Suppose that f is a differentiable function of a single variable and is defined by .
Show that satisfies the partial differential equation .
Given that for all , find a formula for .
I'm pretty sure im supposed to use the chain rule for this but i dont know how to apply it. Can someone care to explain?
Thanks for the useful reply. I'm just a little confused with when to use the normal d's and the curly d's. Say for example, we have where is a constant and we have to find . Is the following working correct?
Also, how come the chain rule works with both normal d's and curley d's. Is there some sort of proof for the result dealing with more than one variable. Sorry, im new to this topic so any help would be appreciated.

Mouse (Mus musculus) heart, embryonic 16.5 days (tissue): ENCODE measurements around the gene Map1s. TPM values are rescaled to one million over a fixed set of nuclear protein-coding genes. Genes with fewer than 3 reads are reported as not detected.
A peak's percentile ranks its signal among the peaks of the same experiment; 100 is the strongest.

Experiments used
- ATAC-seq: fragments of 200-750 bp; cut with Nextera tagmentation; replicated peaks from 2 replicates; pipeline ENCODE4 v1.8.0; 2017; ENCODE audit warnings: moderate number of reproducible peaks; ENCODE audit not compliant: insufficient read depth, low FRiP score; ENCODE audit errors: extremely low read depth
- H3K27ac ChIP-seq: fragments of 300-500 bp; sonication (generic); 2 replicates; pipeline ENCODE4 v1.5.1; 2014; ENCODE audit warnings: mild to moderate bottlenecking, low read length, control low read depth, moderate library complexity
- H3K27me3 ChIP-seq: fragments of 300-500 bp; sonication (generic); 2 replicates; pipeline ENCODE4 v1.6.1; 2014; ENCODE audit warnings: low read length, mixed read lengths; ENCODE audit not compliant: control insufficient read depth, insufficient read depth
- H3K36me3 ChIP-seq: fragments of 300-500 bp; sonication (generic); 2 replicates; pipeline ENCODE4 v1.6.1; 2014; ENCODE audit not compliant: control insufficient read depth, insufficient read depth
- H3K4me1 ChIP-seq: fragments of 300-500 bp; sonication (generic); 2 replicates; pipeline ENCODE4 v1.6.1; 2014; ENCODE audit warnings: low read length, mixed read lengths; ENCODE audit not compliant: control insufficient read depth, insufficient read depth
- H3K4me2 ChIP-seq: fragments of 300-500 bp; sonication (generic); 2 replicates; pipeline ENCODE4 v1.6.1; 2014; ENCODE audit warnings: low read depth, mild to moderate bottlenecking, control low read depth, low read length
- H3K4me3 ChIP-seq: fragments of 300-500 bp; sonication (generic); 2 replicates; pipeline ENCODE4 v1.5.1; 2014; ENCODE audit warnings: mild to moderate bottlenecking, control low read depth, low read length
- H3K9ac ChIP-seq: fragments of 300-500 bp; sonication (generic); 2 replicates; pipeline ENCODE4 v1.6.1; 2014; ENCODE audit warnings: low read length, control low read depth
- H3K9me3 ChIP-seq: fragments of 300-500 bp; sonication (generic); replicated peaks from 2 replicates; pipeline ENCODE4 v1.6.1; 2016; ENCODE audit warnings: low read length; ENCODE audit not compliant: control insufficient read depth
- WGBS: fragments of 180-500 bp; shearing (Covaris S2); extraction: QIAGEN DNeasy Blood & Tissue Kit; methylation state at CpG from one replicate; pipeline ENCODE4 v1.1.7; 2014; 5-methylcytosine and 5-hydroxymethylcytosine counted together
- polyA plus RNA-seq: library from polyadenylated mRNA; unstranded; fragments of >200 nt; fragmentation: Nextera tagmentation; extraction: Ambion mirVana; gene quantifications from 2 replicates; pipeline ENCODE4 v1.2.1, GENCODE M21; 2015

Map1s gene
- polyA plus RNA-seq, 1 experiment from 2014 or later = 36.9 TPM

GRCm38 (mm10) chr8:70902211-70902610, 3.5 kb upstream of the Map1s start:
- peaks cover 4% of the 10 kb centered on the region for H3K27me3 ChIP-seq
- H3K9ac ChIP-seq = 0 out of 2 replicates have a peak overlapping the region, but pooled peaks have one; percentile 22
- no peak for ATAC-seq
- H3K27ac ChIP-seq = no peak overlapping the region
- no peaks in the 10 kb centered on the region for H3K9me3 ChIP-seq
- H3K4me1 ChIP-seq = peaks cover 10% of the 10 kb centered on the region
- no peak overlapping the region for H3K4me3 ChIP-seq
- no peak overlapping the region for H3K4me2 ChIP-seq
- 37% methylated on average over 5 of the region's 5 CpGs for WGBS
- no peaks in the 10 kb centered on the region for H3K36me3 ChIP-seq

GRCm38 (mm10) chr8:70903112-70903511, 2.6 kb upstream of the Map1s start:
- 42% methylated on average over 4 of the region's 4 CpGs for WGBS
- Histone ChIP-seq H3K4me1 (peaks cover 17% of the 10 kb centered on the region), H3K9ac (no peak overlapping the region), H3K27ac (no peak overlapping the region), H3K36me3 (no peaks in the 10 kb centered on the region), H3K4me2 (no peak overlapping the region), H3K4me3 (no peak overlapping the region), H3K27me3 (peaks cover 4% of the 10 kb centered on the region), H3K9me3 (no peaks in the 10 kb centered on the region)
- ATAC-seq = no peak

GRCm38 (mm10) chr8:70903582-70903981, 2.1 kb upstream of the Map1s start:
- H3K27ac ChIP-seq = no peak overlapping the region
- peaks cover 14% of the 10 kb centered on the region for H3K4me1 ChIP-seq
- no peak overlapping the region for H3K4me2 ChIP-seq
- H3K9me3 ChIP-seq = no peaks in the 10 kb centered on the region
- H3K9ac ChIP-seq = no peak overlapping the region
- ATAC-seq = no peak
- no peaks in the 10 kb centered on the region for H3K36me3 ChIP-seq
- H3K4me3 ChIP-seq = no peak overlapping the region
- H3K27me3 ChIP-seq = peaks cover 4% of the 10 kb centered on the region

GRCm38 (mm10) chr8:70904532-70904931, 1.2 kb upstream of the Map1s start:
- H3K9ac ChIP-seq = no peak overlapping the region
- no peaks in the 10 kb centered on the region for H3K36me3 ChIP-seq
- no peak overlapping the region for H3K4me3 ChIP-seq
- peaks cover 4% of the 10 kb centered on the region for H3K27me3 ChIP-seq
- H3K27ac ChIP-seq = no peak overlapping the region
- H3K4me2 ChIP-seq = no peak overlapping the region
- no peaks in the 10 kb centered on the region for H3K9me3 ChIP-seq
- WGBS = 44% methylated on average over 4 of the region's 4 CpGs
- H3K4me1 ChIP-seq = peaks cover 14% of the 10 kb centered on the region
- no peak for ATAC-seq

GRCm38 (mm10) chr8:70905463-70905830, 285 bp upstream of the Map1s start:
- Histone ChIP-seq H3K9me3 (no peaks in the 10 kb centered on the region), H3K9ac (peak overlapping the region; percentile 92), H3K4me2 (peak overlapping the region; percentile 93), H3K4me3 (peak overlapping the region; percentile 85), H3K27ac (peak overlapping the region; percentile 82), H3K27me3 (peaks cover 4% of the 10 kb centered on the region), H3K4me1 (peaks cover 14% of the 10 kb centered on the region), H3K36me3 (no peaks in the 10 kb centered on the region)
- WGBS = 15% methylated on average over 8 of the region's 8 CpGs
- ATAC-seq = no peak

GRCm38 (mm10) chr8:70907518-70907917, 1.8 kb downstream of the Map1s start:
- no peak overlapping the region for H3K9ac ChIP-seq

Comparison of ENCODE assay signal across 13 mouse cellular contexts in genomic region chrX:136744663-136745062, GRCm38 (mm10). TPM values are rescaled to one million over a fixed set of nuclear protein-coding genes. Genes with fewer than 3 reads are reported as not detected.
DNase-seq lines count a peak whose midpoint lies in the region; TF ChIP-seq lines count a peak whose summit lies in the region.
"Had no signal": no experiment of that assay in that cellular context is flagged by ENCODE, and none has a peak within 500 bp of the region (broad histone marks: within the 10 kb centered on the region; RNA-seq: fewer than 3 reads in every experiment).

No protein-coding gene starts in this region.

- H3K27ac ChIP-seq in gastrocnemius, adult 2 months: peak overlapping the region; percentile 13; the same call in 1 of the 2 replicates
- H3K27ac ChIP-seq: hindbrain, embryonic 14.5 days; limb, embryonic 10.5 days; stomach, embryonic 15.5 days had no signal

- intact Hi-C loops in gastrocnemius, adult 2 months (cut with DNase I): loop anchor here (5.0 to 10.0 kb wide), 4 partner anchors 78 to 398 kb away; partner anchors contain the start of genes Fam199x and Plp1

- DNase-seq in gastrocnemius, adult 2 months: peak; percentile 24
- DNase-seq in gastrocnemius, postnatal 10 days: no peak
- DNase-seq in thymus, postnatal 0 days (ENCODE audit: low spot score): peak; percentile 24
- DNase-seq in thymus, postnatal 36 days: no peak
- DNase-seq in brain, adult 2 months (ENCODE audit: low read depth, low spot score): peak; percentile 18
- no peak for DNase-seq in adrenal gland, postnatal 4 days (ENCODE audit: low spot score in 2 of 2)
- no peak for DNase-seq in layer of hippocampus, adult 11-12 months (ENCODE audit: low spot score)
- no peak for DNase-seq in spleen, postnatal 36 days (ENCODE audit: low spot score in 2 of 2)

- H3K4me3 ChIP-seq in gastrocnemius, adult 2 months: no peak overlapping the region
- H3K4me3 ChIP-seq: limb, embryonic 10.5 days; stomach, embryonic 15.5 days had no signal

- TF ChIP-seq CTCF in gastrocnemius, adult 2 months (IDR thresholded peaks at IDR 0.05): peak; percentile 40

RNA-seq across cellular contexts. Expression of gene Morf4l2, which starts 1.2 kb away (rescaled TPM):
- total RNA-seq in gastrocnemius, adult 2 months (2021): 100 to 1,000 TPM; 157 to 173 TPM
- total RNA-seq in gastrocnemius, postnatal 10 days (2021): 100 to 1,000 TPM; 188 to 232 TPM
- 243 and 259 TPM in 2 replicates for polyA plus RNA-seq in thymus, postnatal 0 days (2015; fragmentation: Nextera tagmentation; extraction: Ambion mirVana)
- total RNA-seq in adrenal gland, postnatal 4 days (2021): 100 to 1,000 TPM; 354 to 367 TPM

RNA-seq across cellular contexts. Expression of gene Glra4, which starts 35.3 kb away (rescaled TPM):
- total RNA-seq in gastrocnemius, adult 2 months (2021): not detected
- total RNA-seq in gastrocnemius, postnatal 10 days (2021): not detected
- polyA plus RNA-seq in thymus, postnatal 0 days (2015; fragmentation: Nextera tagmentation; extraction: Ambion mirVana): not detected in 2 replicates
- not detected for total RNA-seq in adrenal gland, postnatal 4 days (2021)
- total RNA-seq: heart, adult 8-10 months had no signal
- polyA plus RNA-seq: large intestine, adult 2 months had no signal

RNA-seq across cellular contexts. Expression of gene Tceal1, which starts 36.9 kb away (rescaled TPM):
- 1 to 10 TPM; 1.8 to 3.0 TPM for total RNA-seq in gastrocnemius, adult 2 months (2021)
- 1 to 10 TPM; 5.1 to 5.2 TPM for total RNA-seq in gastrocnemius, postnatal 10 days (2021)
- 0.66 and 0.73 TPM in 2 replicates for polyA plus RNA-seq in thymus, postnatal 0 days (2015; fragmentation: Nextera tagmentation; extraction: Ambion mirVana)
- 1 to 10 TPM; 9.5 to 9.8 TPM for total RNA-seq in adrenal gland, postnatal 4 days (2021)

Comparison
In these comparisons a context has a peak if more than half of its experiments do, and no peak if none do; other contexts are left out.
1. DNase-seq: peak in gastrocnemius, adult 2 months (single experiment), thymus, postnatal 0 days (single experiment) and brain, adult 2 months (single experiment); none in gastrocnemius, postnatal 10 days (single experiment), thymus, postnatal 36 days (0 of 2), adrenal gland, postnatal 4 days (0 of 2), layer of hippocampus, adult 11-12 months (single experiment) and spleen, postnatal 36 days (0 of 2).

Basically, anytime you have a function that is defined by a single variable ( in this case), you would take what is called the "total" derivative which is
But, when dealing with a function of more than one variable, i.e., , you must use the partial derivatives which are
You probably understand this, but it may seem odd to use both notations in the same context. For example, the problem you gave was
Notice that when you make the substitution, you can write the function as which is entirely defined by a single variable . So:
Therefore, is now a single variable function, so when you take a derivative of with respect to , you would write it as .
But when you take a derivative of with respect to , you would write it as .
Oh ok, so when i was working out , i shouldve taken the "total" differentiation for everything, since was defined in terms on one variable?
Originally Posted by vuze88
So even though it may have been disguised, it still is a function of both x and t.